Expanded Gaming Becomes Law in MA

By Lynne Snierson

Expanded gambling became legal in Massachusetts Nov. 22, when Gov. Deval Patrick signed the bill to authorize three destination resort casinos and one slots facility, which will all be competitively bid with no guarantees for racetracks. Nonetheless, the law provides subsidies that will benefit directly the state’s struggling horse racing industry.

Horse racing interests are set to receive 9% of the revenue from the slots facility, 5% of the projected $280 million licensing fees for all four gaming facilities, and 2.5% of the state's 25% share of the gross gaming revenue from the three resort casinos. A five-member gaming commission to be chosen with input from the state’s attorney general and treasurer will oversee the new industry.

“Expanded gaming in Massachusetts, for me, is about creating jobs,” Patrick said before signing the bill. “I am pleased to sign this bill today and proud of the work my team and the legislators have done to bring it to this point.”

Speaker of the House Robert DeLeo, who represents the district where Suffolk Downs is located and is the son of a late-long time worker at the track, was instrumental in passage of the legislation. Suffolk Downs, which has partnered with Caesar’s Entertainment and intends to seek the casino license designated for the Boston region, is viewed as the prohibitive favorite to win that bid.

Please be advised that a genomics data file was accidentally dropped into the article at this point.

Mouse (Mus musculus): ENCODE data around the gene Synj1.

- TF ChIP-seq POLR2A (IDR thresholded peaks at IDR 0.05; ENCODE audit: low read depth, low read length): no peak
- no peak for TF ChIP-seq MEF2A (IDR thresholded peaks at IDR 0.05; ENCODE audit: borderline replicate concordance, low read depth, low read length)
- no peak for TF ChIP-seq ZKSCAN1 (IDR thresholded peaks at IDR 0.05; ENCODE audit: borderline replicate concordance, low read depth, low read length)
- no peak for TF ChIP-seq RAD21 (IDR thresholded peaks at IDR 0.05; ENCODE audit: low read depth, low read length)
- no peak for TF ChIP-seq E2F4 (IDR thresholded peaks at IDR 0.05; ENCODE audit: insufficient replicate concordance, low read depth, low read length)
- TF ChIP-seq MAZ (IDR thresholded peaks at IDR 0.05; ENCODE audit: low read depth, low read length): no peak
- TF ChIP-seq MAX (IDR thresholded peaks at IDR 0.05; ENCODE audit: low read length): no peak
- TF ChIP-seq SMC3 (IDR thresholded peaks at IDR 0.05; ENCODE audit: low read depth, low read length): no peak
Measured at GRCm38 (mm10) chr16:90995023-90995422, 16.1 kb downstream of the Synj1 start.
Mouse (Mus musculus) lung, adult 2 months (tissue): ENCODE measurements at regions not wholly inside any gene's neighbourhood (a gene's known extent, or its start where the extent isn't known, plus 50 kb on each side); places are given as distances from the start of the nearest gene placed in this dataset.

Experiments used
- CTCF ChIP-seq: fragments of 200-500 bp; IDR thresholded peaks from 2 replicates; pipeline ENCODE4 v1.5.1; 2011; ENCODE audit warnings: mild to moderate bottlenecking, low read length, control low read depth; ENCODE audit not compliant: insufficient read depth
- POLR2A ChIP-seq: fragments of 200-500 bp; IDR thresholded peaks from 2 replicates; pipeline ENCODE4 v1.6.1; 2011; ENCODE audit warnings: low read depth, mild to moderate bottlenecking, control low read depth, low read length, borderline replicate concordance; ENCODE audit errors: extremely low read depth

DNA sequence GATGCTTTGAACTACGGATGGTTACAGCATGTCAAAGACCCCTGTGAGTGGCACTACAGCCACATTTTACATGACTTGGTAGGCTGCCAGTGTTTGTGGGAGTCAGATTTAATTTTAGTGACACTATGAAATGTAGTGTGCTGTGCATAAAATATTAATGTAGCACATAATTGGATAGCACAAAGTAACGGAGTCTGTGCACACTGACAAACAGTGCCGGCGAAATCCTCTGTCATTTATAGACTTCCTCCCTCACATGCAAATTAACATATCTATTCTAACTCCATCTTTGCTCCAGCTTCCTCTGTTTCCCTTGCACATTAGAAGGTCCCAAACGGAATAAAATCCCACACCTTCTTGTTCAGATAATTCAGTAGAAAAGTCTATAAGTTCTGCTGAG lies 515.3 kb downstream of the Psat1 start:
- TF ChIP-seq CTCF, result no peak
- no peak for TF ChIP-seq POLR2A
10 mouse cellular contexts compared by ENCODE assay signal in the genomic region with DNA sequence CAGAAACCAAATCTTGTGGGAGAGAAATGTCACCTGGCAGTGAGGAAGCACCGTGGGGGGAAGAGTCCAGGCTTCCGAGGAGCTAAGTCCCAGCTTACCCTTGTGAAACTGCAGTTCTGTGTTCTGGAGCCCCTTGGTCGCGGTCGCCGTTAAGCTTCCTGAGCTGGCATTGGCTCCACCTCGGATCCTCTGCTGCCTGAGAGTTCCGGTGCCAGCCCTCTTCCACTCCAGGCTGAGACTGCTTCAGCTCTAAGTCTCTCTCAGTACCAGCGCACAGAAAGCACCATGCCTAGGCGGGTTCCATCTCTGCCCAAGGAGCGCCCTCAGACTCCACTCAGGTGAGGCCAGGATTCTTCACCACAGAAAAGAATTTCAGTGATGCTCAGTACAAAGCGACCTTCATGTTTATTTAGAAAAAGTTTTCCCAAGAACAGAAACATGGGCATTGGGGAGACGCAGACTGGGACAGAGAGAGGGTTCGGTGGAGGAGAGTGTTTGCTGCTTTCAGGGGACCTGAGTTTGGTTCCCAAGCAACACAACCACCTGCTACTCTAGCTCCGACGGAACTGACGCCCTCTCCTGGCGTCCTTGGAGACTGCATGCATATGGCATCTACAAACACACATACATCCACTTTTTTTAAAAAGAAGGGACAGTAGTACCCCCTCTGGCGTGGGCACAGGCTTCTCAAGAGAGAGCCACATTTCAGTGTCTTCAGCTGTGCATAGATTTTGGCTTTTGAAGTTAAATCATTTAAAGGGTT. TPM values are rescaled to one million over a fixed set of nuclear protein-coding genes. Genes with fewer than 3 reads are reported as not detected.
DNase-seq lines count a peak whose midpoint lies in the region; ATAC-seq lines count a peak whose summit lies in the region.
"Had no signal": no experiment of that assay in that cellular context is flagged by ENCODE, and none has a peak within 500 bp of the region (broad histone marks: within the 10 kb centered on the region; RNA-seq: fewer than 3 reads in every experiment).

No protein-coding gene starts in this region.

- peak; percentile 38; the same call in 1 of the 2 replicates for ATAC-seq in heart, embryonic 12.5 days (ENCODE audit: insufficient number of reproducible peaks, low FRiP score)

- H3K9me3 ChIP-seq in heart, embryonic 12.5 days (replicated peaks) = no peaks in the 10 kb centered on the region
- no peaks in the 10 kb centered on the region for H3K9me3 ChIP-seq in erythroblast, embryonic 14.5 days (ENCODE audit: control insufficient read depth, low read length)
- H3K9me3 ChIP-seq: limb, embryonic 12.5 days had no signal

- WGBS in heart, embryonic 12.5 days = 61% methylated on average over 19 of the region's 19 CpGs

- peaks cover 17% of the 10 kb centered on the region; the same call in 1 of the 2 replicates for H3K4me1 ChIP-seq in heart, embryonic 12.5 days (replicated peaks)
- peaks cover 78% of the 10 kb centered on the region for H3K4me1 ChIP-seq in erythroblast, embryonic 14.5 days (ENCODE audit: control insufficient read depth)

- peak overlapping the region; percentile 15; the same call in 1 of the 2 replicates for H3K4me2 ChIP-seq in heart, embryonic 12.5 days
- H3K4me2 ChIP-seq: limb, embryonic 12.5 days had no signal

While appearing on Boston talk radio station WTKK before signing the bill on the morning of Nov. 22, the governor took umbrage when host Jim Braude intimated the gambling bill’s multi-million dollar subsidy for the horse racing industry was an “entry fee” required by DeLeo.

“I think that’s unfair,” Patrick said. “A lot of the breeders, a lot of the horse farms are right here in Massachusetts. We’ve got other things in this bill that are about other protected industries if you will, like the requirement that cultural venues like the Hanover Theater in Worcester will get a portion of the proceeds and some rules about the size of the entertainment venues at casinos in order to protect their markets. People can quarrel about whether it was done with the right precision.”

The bill also extends the minimum number of days required for live racing once gaming becomes operational. Suffolk, which now conducts a meet of 80 days, would race at least 105 days in the first calendar year of operation, 115 the next year, and 125 days the following year. The live racing dates and requirements will be subject to review by the new gaming commission.

Resort casino licenses each carry a fee of $85 million and the successful bidders are required to invest at least $500 million in their facilities. The single, competitively bid slots-only parlor operator will have to pay a $25 million licensing fee and invest a minimum $125 million. While the casinos are designated for three separate regions of the state, the slots facility can be located anywhere.

It is estimated the licensing process will take at least one year and it will be another year before the slots parlor is operational, and then another two years at a minimum before the resort casinos open their doors.
 

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